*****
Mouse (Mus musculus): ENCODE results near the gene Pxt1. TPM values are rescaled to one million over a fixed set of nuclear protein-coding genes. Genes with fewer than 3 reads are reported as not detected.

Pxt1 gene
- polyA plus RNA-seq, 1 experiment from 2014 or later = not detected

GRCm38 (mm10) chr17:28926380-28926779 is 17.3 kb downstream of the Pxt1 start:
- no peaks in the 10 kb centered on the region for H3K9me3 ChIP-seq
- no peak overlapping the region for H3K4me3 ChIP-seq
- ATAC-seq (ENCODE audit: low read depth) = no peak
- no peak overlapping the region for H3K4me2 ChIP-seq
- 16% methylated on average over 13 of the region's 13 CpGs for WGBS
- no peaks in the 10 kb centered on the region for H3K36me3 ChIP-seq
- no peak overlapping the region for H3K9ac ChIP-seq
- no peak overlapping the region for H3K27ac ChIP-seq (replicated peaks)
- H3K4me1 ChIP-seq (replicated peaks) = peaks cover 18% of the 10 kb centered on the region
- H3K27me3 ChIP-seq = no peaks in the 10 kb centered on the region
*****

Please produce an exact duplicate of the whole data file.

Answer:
Mouse (Mus musculus): ENCODE results near the gene Pxt1. TPM values are rescaled to one million over a fixed set of nuclear protein-coding genes. Genes with fewer than 3 reads are reported as not detected.

Pxt1 gene
- polyA plus RNA-seq, 1 experiment from 2014 or later = not detected

GRCm38 (mm10) chr17:28926380-28926779 is 17.3 kb downstream of the Pxt1 start:
- no peaks in the 10 kb centered on the region for H3K9me3 ChIP-seq
- no peak overlapping the region for H3K4me3 ChIP-seq
- ATAC-seq (ENCODE audit: low read depth) = no peak
- no peak overlapping the region for H3K4me2 ChIP-seq
- 16% methylated on average over 13 of the region's 13 CpGs for WGBS
- no peaks in the 10 kb centered on the region for H3K36me3 ChIP-seq
- no peak overlapping the region for H3K9ac ChIP-seq
- no peak overlapping the region for H3K27ac ChIP-seq (replicated peaks)
- H3K4me1 ChIP-seq (replicated peaks) = peaks cover 18% of the 10 kb centered on the region
- H3K27me3 ChIP-seq = no peaks in the 10 kb centered on the region